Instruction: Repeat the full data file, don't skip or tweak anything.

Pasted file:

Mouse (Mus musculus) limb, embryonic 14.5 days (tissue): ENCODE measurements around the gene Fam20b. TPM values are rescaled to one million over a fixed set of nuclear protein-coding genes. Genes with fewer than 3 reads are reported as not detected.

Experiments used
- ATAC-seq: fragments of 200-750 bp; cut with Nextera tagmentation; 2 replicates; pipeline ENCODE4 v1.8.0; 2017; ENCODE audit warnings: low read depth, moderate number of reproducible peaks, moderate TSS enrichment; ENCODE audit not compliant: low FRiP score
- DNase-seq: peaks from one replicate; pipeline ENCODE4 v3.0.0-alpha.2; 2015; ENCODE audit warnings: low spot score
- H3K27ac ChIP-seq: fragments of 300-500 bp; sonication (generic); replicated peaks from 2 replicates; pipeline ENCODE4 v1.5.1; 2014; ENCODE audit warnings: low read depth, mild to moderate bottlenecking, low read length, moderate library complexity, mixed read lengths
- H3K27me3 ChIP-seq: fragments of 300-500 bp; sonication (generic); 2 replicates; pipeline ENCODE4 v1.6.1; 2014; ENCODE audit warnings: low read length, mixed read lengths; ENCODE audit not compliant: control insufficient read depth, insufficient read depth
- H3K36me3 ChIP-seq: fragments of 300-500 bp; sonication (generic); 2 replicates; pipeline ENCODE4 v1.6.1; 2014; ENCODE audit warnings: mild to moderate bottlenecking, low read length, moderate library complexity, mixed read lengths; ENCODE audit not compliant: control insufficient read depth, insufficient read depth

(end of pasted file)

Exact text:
Mouse (Mus musculus) limb, embryonic 14.5 days (tissue): ENCODE measurements around the gene Fam20b. TPM values are rescaled to one million over a fixed set of nuclear protein-coding genes. Genes with fewer than 3 reads are reported as not detected.

Experiments used
- ATAC-seq: fragments of 200-750 bp; cut with Nextera tagmentation; 2 replicates; pipeline ENCODE4 v1.8.0; 2017; ENCODE audit warnings: low read depth, moderate number of reproducible peaks, moderate TSS enrichment; ENCODE audit not compliant: low FRiP score
- DNase-seq: peaks from one replicate; pipeline ENCODE4 v3.0.0-alpha.2; 2015; ENCODE audit warnings: low spot score
- H3K27ac ChIP-seq: fragments of 300-500 bp; sonication (generic); replicated peaks from 2 replicates; pipeline ENCODE4 v1.5.1; 2014; ENCODE audit warnings: low read depth, mild to moderate bottlenecking, low read length, moderate library complexity, mixed read lengths
- H3K27me3 ChIP-seq: fragments of 300-500 bp; sonication (generic); 2 replicates; pipeline ENCODE4 v1.6.1; 2014; ENCODE audit warnings: low read length, mixed read lengths; ENCODE audit not compliant: control insufficient read depth, insufficient read depth
- H3K36me3 ChIP-seq: fragments of 300-500 bp; sonication (generic); 2 replicates; pipeline ENCODE4 v1.6.1; 2014; ENCODE audit warnings: mild to moderate bottlenecking, low read length, moderate library complexity, mixed read lengths; ENCODE audit not compliant: control insufficient read depth, insufficient read depth